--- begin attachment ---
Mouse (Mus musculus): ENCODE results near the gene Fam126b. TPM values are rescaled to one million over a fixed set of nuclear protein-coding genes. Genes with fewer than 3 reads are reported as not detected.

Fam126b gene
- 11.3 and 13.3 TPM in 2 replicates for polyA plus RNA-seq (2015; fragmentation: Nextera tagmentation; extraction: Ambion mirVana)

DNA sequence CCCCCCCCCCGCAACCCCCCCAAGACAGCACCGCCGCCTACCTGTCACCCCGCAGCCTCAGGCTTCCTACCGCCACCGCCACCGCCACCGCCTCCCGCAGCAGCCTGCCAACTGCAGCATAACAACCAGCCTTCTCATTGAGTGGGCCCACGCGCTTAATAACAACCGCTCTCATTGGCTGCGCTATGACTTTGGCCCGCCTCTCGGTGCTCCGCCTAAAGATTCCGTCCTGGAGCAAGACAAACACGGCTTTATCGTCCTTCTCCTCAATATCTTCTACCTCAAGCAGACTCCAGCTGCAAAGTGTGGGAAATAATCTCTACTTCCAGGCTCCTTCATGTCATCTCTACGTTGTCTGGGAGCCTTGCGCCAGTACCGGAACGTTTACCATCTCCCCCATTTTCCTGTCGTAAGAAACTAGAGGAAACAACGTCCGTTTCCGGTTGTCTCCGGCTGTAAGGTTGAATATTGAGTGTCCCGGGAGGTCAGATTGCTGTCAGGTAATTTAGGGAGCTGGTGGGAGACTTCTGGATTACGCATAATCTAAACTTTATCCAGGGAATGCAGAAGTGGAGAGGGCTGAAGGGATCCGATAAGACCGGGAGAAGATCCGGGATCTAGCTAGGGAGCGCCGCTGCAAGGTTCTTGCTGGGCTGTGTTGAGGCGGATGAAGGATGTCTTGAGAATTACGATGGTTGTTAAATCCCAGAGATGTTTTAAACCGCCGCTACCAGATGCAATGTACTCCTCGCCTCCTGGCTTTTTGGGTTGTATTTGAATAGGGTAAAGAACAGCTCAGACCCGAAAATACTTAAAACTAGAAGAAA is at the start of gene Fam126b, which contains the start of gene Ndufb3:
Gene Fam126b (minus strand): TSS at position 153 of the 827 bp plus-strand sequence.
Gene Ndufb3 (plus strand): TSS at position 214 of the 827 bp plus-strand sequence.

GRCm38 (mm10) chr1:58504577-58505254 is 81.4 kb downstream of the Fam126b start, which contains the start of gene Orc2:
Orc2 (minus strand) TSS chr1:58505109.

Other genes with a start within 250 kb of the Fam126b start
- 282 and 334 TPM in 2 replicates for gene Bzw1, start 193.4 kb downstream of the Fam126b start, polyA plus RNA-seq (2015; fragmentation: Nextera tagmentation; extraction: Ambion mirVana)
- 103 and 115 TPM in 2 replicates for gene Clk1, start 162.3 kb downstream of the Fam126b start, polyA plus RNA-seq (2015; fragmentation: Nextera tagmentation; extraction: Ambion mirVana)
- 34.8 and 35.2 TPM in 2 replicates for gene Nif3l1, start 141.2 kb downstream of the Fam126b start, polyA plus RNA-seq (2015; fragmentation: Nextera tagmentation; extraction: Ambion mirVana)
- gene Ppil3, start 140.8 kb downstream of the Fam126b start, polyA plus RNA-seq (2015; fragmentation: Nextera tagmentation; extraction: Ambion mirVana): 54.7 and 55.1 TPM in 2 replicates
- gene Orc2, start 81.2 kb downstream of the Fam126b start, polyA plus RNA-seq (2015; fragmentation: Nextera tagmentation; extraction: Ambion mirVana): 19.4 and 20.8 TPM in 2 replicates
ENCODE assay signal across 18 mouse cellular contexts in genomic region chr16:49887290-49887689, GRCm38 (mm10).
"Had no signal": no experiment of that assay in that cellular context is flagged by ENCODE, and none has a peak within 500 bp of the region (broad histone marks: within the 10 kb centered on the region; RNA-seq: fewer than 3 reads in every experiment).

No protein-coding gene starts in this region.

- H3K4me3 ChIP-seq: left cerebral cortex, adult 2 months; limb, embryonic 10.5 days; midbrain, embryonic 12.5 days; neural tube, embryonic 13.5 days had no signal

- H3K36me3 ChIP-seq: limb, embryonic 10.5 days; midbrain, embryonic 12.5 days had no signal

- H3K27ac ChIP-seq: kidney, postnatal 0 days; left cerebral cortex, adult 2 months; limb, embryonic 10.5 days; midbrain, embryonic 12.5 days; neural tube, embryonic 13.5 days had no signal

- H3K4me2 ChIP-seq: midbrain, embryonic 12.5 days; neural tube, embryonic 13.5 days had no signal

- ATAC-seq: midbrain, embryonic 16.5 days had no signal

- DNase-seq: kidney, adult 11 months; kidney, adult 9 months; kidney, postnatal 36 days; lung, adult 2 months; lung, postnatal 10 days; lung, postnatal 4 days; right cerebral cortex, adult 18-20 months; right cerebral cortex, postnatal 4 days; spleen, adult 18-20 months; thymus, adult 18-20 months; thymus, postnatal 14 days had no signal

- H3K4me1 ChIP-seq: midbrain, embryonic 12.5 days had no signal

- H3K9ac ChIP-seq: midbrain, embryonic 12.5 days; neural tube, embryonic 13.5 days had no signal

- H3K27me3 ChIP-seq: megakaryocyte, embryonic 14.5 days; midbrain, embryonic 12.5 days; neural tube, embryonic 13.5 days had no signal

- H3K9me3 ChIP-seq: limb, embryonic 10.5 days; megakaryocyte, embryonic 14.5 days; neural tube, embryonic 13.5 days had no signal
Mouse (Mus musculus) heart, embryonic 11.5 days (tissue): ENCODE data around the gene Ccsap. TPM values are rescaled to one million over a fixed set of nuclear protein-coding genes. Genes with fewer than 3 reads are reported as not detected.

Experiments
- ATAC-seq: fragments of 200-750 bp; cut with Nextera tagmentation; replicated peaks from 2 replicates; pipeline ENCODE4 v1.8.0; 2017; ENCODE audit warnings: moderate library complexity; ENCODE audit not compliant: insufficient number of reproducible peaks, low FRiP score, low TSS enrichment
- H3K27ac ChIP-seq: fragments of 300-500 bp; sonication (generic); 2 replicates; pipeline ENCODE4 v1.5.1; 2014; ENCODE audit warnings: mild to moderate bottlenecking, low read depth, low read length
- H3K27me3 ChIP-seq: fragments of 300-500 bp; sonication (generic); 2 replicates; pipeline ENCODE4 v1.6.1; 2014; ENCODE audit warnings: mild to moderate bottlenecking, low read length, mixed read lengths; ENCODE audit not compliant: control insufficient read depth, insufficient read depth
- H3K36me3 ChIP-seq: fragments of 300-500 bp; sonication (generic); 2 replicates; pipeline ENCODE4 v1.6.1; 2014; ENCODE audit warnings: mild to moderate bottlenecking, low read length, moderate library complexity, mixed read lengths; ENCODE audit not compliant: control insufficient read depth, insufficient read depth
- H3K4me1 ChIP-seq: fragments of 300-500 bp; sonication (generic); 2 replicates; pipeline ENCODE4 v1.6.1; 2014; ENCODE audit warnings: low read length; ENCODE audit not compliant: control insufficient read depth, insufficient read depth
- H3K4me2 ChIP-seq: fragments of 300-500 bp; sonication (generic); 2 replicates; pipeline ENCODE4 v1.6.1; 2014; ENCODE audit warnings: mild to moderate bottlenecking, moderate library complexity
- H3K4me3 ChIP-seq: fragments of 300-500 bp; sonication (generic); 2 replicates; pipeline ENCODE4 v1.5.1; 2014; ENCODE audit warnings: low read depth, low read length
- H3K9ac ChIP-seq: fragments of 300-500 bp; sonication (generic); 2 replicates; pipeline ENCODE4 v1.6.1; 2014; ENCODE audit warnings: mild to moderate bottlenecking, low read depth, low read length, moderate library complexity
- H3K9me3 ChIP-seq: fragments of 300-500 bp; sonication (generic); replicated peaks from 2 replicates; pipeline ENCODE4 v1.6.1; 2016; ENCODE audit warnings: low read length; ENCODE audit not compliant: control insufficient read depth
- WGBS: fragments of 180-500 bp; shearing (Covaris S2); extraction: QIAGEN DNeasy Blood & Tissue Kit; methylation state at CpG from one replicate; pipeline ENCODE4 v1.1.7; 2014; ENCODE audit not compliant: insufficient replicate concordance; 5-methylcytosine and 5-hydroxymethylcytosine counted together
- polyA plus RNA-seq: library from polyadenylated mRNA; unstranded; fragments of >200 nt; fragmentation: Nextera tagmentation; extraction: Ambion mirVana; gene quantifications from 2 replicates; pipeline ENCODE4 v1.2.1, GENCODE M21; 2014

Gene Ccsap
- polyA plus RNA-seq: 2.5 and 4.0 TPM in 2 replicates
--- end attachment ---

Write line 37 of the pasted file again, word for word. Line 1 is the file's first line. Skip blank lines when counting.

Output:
- H3K9ac ChIP-seq: fragments of 300-500 bp; sonication (generic); 2 replicates; pipeline ENCODE4 v1.6.1; 2014; ENCODE audit warnings: mild to moderate bottlenecking, low read depth, low read length, moderate library complexity